I find myself having more questions than answers the older I get. It seems when I was in high school and college, I knew all the answers, or at least enough to get an A or a B. Then I had children, and I knew a lot until they got to about twelve years old, at which time I knew nothing. Then when they got old enough to have families of their own, I started to know a little bit more, but I still havenít caught up to my prowess in high school. With that in mind, I offer the following.
Iím not the only one who wonders why a school district that has three higher ed facilities and any number of high tech employers doesnít seem to be able to shake the fact that a higher than usual percentage of our students do not meet standards set up by the state to measure educational progress and student proficiency in reading and math. (We may not have to worry about this after we scrap NCLB.)
Why, I am asking, cannot the school board request (demand?) that our new superintendent establish a goal similar to the one set by one of the other candidates for the job of ďreaching a goal for more than 90 percent of secondary students to reach proficiency standards in reading and literacyĒ?
I understand that the school board deals with a great deal of minutiae and must slog through presentations from principals about how many box tops were collected to buy a new whatever for their school, or how many kids are going to go to Europe. But come on! How about education? Arenít we upset at our lackluster showing when it comes to proving we are graduating kids who actually know how to read and do math? Shouldnít the principals be coming to the school board to tell of educational planning and successes, not peripheral successes? Shouldnít the school board be more discriminating in what it spends its time doing? Canít they demand information in a timely manner (see bus story page 5A)? If the entire Jefferson school can take on STEM curriculum in the space of a couple years, why isnít the entire district doing it? Letís get going!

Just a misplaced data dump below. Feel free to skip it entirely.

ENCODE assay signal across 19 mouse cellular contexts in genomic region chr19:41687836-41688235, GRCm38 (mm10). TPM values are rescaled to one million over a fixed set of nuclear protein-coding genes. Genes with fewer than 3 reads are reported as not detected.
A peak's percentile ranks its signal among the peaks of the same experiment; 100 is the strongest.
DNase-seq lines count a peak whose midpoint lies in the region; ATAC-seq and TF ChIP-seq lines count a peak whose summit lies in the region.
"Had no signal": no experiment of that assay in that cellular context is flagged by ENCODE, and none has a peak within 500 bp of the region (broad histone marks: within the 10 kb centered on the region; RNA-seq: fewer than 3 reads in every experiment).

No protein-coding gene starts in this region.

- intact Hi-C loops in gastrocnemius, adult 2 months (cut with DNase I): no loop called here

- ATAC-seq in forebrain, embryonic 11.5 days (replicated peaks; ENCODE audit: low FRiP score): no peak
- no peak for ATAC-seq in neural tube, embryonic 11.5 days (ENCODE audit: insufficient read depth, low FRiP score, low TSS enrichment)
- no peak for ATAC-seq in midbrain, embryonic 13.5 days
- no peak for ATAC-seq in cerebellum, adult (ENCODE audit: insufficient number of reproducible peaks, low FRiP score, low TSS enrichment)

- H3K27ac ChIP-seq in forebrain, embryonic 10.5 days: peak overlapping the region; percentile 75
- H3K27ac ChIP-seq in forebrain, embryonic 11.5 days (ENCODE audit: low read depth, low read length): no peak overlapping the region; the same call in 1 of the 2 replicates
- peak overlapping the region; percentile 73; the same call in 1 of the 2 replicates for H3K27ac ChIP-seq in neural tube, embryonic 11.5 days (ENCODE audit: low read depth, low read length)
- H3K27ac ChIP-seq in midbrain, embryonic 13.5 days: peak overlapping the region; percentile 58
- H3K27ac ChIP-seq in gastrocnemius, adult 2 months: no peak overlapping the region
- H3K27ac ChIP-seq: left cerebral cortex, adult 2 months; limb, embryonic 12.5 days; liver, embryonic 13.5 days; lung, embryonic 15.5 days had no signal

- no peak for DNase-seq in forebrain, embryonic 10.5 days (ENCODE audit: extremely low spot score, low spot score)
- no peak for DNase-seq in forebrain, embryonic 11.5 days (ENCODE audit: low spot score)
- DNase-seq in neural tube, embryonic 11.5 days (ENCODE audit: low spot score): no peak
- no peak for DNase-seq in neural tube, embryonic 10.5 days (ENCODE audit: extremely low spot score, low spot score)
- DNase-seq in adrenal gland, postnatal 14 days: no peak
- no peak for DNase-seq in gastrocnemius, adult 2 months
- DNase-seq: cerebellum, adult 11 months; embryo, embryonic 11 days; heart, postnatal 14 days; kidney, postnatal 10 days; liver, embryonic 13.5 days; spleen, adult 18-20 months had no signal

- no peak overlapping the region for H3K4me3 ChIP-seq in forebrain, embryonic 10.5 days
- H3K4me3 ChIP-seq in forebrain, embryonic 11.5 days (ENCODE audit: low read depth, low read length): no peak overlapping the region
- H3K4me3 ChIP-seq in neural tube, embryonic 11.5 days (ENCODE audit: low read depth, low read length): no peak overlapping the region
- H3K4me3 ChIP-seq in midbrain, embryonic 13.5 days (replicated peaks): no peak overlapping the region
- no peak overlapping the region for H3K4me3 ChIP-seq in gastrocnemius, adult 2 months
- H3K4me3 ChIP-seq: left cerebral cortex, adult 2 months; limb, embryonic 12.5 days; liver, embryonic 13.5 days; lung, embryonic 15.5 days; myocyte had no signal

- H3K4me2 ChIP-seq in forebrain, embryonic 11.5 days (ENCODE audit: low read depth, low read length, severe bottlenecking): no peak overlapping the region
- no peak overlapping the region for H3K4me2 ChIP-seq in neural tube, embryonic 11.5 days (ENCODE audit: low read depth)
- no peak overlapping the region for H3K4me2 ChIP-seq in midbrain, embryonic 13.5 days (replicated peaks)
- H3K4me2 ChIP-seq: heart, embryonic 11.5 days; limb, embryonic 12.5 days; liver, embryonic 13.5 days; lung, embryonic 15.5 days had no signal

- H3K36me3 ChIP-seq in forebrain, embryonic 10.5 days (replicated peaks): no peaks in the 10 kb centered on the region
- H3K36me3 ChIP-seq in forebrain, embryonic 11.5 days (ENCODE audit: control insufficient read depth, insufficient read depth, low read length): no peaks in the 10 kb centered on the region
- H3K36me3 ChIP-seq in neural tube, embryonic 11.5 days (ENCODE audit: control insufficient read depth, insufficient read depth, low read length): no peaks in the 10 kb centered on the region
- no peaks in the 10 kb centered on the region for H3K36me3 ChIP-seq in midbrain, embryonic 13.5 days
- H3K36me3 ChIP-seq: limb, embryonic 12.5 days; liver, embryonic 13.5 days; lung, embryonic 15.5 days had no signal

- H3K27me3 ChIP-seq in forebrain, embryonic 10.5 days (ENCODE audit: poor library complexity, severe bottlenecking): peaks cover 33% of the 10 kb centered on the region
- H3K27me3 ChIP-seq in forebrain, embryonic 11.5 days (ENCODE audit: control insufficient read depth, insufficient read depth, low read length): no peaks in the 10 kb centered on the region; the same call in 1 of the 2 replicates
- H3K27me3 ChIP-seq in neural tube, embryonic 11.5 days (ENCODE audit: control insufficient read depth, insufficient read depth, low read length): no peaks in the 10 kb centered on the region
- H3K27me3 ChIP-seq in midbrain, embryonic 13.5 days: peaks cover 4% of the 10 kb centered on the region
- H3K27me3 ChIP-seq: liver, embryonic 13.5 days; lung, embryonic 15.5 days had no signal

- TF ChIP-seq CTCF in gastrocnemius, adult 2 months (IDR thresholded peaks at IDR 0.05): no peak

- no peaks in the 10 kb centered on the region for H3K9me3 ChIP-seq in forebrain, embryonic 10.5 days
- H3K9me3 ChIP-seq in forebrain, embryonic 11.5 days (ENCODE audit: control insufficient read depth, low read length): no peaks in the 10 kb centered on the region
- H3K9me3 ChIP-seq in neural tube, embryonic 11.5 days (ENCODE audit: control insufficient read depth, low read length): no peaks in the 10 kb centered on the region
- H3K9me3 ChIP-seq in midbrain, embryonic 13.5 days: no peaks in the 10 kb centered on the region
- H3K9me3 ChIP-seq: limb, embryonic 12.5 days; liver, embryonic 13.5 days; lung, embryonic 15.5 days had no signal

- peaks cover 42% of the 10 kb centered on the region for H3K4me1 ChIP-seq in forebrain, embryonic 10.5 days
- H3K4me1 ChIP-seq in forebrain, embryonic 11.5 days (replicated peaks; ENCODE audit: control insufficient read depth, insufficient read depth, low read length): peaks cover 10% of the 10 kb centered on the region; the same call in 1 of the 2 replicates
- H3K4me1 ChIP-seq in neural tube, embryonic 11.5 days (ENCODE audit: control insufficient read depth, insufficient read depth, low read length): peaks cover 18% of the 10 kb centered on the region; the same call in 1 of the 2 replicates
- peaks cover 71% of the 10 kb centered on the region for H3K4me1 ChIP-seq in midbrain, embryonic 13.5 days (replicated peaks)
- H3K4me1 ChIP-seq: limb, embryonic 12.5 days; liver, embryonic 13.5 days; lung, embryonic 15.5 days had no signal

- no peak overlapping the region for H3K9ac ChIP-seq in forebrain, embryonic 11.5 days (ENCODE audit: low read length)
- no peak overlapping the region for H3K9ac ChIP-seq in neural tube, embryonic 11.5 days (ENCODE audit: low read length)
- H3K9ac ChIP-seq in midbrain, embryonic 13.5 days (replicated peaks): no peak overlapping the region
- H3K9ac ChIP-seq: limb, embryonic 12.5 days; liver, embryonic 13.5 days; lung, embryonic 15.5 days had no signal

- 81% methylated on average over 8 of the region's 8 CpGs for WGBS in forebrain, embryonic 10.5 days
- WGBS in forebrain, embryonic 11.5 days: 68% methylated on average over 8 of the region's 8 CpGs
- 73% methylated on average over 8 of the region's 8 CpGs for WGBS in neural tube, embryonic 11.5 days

It is beyond my comprehension to understand why our County Attorney, Karin Sonneman, is telling the County Board of Commissioners they canít interact with their constituents by listening and talking about the frac sand issue.
We have a representative form of government. We elect these five county commissioners to act for us in determining the future of the county. How are they supposed to know how we feel if they canít listen to us, but only to the lawyers and the county administrator, who are not elected (except for the county attorney), and have absolutely no responsibility to listen to the people before making a decision that will affect us far into the future.
Iím for open dialogue and a lot of sun shining on government decision-making. Enough of this behind-the-scenes action happening in the smokeless back room. Letís open it up!
Now to all the city officials reading this, I didnít forget you, Iím just out of room for this week. So keep watching this space.